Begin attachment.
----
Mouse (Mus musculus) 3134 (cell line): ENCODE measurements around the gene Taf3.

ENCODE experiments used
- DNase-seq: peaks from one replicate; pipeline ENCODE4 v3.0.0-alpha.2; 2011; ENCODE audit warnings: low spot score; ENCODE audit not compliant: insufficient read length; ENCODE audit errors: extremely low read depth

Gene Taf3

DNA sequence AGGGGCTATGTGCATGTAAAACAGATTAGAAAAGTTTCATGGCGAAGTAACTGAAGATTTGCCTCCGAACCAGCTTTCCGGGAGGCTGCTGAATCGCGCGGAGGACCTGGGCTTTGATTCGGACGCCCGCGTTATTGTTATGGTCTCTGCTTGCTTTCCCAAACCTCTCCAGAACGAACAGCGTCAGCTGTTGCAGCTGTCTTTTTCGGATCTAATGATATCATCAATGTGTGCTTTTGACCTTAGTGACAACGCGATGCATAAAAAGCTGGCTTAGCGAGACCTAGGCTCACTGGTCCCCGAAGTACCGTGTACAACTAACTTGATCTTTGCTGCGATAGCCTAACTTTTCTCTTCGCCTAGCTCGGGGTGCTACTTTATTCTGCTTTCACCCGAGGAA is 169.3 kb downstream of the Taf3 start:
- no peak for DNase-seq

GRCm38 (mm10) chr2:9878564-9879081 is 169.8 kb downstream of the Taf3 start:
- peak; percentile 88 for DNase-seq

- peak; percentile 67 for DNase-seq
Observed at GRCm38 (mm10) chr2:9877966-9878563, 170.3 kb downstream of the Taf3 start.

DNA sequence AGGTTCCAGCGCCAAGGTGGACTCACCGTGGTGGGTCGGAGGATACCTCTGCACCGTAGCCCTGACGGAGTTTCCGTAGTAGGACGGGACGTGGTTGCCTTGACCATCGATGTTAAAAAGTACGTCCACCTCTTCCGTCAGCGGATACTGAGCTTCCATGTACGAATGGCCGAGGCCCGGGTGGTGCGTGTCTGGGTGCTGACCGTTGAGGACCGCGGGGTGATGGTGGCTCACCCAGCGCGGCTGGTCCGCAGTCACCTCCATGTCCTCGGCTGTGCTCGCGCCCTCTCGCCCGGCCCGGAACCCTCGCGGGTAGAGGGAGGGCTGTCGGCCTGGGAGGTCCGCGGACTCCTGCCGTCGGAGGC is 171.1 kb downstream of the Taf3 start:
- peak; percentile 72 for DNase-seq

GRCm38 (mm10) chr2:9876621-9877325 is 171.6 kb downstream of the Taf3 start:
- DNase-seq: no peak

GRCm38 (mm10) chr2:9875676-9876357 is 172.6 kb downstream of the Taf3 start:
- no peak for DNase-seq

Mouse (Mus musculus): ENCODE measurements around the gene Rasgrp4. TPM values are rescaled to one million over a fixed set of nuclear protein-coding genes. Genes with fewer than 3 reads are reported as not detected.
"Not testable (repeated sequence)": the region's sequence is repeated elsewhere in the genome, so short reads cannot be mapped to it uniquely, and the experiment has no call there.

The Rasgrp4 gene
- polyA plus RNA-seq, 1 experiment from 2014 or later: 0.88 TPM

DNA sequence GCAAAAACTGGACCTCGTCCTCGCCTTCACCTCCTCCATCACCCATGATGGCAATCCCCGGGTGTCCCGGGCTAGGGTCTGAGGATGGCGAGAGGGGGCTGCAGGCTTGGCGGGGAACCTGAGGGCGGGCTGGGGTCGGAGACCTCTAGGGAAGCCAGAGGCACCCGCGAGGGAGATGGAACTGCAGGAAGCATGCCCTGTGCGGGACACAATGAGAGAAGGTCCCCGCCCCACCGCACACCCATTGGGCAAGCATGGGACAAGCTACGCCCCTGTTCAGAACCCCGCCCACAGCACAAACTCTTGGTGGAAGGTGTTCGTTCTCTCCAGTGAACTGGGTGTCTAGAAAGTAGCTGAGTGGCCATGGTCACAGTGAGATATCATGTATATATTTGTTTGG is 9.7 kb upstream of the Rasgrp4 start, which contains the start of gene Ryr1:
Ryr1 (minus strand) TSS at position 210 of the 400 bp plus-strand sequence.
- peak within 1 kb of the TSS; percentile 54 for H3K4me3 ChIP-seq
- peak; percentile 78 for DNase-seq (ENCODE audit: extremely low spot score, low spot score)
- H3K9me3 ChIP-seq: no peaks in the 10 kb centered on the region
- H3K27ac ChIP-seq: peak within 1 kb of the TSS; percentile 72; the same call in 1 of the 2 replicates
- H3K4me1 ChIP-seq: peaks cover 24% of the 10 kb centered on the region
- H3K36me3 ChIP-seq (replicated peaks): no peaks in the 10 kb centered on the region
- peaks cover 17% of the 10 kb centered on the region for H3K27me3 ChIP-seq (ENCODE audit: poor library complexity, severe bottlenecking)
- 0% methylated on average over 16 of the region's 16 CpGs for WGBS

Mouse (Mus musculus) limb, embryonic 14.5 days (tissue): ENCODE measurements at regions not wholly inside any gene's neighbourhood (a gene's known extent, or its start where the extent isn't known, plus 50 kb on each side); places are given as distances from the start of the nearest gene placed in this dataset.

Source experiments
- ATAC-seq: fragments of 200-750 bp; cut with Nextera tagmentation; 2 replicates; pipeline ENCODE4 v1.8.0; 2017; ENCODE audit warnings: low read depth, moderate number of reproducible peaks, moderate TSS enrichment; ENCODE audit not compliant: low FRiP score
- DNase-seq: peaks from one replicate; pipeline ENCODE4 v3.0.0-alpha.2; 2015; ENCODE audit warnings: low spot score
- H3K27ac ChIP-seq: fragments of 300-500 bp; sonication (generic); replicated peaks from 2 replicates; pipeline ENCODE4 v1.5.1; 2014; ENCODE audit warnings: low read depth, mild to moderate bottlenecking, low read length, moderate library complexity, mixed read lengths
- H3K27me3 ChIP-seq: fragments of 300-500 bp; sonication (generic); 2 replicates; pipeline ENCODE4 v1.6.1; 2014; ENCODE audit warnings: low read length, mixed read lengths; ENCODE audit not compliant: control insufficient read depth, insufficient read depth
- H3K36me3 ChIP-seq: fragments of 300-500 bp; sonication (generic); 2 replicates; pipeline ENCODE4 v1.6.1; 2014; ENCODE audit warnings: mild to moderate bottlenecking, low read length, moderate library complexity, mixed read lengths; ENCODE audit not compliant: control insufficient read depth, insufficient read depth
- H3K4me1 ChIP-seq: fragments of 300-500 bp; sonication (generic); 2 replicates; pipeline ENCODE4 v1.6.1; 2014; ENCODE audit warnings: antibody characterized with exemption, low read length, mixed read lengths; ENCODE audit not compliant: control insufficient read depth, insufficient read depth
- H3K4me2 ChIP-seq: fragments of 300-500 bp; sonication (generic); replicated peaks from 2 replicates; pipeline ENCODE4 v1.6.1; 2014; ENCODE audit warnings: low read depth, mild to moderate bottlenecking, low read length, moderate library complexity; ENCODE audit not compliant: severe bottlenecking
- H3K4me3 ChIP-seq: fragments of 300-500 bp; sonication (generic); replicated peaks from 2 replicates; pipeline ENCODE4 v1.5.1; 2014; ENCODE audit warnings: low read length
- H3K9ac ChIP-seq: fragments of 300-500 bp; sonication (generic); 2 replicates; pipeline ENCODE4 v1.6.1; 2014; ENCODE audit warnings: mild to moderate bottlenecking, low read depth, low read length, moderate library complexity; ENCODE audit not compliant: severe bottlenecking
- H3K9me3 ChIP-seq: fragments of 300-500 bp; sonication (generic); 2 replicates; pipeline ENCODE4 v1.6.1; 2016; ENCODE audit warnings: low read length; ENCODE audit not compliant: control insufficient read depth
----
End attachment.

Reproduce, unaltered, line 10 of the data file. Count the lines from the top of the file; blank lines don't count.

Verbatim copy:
Observed at GRCm38 (mm10) chr2:9877966-9878563, 170.3 kb downstream of the Taf3 start.